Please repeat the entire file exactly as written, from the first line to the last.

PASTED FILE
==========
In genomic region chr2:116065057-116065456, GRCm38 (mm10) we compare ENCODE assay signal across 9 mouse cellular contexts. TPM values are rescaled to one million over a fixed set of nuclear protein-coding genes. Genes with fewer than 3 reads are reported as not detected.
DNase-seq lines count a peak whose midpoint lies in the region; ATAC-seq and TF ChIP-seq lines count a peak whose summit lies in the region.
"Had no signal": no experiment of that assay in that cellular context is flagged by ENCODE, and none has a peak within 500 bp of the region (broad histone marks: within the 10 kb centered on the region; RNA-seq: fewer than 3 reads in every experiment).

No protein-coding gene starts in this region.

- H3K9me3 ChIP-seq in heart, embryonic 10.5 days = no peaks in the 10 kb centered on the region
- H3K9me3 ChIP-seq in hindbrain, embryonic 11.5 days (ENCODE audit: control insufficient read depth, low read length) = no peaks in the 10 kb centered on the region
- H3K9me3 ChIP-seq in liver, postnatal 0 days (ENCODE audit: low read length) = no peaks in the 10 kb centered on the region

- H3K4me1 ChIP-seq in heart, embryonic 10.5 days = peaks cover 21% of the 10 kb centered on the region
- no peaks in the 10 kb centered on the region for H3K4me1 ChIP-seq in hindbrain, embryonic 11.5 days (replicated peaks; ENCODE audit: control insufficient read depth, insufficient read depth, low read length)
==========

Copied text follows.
In genomic region chr2:116065057-116065456, GRCm38 (mm10) we compare ENCODE assay signal across 9 mouse cellular contexts. TPM values are rescaled to one million over a fixed set of nuclear protein-coding genes. Genes with fewer than 3 reads are reported as not detected.
DNase-seq lines count a peak whose midpoint lies in the region; ATAC-seq and TF ChIP-seq lines count a peak whose summit lies in the region.
"Had no signal": no experiment of that assay in that cellular context is flagged by ENCODE, and none has a peak within 500 bp of the region (broad histone marks: within the 10 kb centered on the region; RNA-seq: fewer than 3 reads in every experiment).

No protein-coding gene starts in this region.

- H3K9me3 ChIP-seq in heart, embryonic 10.5 days = no peaks in the 10 kb centered on the region
- H3K9me3 ChIP-seq in hindbrain, embryonic 11.5 days (ENCODE audit: control insufficient read depth, low read length) = no peaks in the 10 kb centered on the region
- H3K9me3 ChIP-seq in liver, postnatal 0 days (ENCODE audit: low read length) = no peaks in the 10 kb centered on the region

- H3K4me1 ChIP-seq in heart, embryonic 10.5 days = peaks cover 21% of the 10 kb centered on the region
- no peaks in the 10 kb centered on the region for H3K4me1 ChIP-seq in hindbrain, embryonic 11.5 days (replicated peaks; ENCODE audit: control insufficient read depth, insufficient read depth, low read length)